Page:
The nation’s largest mortgage lender has been rocked by scandal since late last year, when it was revealed that Wells Fargo employees had opened millions of customer accounts without those customers’ knowledge or approval. Estimates put the number of fake accounts at about 2.1 million.
But now it appears that number may have been a gross underestimate. The bank said Thursday that a review has found a total of 3.5 million potentially fraudulent bank accounts, according to a New York Times
report. That’s 1.4 million more than previously estimated.
The review also raised yet another issue for the banking giant: unauthorized customer enrollments in its online bill-payment service. The Times
reported that Wells Fargo had found more than half a million cases in which customers may have been signed up for the service without their knowledge or consent. The bank will refund $910,000 in fees and charges to affected customers.
“We are working hard to ensure this never happens again and to build a better bank for the future,” Wells Fargo CEO Timothy Sloan said in a statement. “We apologize to everyone who was harmed.”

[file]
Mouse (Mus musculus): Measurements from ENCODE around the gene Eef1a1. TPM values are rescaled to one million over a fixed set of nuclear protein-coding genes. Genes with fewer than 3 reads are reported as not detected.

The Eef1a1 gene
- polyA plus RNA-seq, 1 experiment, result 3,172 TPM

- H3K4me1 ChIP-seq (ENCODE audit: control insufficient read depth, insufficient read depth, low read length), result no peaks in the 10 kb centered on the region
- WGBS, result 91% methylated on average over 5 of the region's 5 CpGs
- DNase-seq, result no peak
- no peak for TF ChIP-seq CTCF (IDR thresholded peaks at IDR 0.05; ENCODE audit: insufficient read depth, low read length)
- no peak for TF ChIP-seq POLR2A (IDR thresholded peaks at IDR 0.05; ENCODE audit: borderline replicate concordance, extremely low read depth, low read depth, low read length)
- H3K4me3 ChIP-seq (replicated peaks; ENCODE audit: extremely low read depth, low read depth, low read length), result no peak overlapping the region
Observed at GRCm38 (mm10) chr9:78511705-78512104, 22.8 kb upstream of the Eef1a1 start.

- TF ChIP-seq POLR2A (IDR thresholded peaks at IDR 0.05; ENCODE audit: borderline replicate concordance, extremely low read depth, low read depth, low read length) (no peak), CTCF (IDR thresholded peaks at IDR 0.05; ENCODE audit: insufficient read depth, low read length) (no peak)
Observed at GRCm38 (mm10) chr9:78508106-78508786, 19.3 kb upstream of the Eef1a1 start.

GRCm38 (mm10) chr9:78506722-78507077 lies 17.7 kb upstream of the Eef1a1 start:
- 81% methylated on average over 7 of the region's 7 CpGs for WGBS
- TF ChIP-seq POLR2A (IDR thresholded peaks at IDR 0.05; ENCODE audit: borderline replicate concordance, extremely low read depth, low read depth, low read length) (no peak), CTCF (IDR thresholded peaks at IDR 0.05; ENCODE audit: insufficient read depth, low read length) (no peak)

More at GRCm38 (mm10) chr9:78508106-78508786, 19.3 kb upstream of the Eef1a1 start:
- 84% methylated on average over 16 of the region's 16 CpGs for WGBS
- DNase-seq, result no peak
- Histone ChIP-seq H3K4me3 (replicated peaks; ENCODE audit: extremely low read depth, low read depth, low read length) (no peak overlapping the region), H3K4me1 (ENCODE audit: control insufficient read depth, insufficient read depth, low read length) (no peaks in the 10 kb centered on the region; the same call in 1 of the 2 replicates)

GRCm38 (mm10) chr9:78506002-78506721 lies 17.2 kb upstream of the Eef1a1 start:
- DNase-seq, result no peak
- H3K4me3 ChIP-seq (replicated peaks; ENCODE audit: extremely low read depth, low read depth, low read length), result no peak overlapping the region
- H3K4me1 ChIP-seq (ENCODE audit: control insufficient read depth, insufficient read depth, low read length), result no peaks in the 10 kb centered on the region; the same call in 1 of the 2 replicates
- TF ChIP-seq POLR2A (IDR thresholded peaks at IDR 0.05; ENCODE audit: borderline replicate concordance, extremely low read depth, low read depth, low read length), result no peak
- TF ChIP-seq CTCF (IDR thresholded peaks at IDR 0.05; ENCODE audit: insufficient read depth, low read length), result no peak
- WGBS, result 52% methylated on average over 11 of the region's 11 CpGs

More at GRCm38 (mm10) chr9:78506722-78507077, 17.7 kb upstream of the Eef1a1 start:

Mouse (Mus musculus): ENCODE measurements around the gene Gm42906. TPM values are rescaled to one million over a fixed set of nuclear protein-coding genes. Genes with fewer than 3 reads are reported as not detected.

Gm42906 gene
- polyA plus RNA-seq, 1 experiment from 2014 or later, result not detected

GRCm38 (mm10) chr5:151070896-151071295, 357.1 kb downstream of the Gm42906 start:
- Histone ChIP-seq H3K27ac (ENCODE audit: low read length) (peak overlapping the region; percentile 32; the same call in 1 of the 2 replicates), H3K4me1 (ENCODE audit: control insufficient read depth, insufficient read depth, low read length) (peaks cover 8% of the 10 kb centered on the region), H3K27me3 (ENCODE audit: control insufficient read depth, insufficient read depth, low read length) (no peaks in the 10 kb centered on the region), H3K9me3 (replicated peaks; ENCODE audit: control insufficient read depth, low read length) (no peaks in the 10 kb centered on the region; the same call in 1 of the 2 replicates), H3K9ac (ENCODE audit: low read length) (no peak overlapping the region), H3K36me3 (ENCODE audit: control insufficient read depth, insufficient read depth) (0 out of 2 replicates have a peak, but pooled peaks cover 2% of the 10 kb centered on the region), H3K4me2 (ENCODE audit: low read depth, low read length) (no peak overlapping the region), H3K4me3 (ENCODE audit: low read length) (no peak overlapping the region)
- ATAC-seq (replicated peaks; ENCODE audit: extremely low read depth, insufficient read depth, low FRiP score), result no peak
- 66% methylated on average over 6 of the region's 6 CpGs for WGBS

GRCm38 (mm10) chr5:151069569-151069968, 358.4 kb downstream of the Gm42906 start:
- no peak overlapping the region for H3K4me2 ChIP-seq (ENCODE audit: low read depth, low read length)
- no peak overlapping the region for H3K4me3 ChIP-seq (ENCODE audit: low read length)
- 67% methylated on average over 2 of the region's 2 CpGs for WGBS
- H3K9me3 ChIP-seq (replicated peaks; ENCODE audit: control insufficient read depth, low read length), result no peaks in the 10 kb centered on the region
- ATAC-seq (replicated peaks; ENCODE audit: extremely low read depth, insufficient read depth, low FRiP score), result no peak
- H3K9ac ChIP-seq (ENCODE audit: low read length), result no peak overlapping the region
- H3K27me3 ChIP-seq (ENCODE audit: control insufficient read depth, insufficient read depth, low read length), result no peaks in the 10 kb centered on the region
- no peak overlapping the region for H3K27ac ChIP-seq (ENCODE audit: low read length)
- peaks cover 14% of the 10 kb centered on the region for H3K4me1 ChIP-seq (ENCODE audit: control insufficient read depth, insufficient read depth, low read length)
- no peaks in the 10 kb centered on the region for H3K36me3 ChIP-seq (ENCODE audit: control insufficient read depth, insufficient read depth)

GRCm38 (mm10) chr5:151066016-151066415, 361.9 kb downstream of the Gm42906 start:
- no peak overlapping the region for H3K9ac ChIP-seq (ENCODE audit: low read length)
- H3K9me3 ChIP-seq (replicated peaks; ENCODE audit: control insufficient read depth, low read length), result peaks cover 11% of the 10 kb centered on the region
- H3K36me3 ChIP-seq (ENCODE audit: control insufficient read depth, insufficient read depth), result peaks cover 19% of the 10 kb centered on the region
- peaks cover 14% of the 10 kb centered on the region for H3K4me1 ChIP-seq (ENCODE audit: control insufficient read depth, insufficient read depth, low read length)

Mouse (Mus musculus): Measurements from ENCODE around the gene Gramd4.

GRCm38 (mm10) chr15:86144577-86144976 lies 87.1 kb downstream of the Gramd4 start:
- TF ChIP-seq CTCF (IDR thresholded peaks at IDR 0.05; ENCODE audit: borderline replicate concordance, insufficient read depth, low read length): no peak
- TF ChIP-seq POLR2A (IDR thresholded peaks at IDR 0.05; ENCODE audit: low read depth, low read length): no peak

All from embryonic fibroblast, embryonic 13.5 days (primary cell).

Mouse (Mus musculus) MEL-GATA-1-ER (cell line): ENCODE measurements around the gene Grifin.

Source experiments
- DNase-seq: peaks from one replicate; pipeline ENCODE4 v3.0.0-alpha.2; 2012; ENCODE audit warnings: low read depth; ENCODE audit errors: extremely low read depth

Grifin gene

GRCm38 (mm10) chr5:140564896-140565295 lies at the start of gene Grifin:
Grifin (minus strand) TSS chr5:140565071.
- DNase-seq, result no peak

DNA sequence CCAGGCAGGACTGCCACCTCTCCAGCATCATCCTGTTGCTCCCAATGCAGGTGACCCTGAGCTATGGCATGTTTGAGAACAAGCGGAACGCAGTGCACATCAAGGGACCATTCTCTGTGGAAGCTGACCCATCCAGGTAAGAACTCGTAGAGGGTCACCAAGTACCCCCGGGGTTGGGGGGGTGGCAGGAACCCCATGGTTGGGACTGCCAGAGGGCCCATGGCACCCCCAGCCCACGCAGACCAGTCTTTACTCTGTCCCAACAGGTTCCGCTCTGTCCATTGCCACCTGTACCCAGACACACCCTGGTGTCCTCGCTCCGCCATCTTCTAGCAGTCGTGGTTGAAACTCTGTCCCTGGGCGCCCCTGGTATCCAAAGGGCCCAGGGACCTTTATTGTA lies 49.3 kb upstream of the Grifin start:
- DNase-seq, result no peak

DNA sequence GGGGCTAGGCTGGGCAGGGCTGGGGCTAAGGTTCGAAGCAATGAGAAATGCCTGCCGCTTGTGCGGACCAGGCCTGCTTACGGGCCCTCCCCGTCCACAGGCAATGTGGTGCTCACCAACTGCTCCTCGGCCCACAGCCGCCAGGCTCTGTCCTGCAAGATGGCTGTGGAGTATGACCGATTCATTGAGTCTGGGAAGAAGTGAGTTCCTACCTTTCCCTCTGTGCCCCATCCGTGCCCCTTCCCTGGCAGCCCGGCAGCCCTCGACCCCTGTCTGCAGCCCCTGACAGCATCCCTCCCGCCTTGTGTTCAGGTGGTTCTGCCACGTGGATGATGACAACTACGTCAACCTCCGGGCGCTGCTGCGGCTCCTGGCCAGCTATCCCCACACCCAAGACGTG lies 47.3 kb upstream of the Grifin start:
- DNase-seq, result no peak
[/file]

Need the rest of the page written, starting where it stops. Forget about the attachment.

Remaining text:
The review, which looked as far back as 2009, focused on Wells Fargo’s retail banking business, the Times reported. It did not include other allegations of wrongdoing, such as the bank’s alleged alteration
of borrowers’ mortgage terms and charging of fees
to extend mortgage applications it delayed.
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Wells Fargo accused of making unauthorized changes to mortgages
An internal review has found that Wells Fargo’s fake-accounts problem may be even worse than originally estimated.